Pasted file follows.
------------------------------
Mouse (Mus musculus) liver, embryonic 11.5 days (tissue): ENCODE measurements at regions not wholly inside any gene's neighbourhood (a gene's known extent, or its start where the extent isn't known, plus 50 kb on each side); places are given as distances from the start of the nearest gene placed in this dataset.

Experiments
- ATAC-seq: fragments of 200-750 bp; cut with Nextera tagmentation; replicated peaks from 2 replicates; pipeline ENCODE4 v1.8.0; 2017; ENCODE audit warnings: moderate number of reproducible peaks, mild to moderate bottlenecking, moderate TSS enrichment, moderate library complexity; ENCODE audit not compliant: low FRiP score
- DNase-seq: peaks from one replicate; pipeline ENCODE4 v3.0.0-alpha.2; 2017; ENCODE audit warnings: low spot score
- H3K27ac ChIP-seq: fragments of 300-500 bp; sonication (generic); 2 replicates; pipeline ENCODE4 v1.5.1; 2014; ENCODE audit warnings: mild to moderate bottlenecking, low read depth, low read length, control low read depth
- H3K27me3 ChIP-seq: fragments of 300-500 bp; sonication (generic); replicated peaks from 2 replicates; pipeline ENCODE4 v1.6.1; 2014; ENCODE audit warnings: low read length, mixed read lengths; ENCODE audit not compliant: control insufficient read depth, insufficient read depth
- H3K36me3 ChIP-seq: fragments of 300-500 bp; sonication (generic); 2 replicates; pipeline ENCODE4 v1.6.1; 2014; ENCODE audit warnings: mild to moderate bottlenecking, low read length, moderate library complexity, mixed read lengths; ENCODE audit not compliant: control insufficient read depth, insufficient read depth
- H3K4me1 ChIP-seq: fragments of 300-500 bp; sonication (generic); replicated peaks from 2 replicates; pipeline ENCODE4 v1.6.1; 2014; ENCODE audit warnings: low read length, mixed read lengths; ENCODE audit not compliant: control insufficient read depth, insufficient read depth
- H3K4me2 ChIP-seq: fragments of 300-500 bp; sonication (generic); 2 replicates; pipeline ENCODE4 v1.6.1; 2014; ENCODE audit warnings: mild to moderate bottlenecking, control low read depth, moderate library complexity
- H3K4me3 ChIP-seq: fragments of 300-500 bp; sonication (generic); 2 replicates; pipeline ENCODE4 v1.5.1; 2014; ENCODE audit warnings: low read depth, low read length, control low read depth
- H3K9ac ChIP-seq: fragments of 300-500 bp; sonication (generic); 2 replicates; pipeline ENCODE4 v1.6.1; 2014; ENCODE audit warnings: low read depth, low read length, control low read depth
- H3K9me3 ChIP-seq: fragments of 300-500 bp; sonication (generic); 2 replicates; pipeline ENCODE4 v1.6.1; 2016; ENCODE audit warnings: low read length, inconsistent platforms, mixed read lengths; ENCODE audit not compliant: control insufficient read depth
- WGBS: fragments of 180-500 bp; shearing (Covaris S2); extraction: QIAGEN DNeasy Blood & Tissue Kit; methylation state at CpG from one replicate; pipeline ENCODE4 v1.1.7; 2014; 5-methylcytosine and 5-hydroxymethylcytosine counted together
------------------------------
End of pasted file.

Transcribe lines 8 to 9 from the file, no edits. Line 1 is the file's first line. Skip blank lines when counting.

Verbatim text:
- H3K4me1 ChIP-seq: fragments of 300-500 bp; sonication (generic); replicated peaks from 2 replicates; pipeline ENCODE4 v1.6.1; 2014; ENCODE audit warnings: low read length, mixed read lengths; ENCODE audit not compliant: control insufficient read depth, insufficient read depth
- H3K4me2 ChIP-seq: fragments of 300-500 bp; sonication (generic); 2 replicates; pipeline ENCODE4 v1.6.1; 2014; ENCODE audit warnings: mild to moderate bottlenecking, control low read depth, moderate library complexity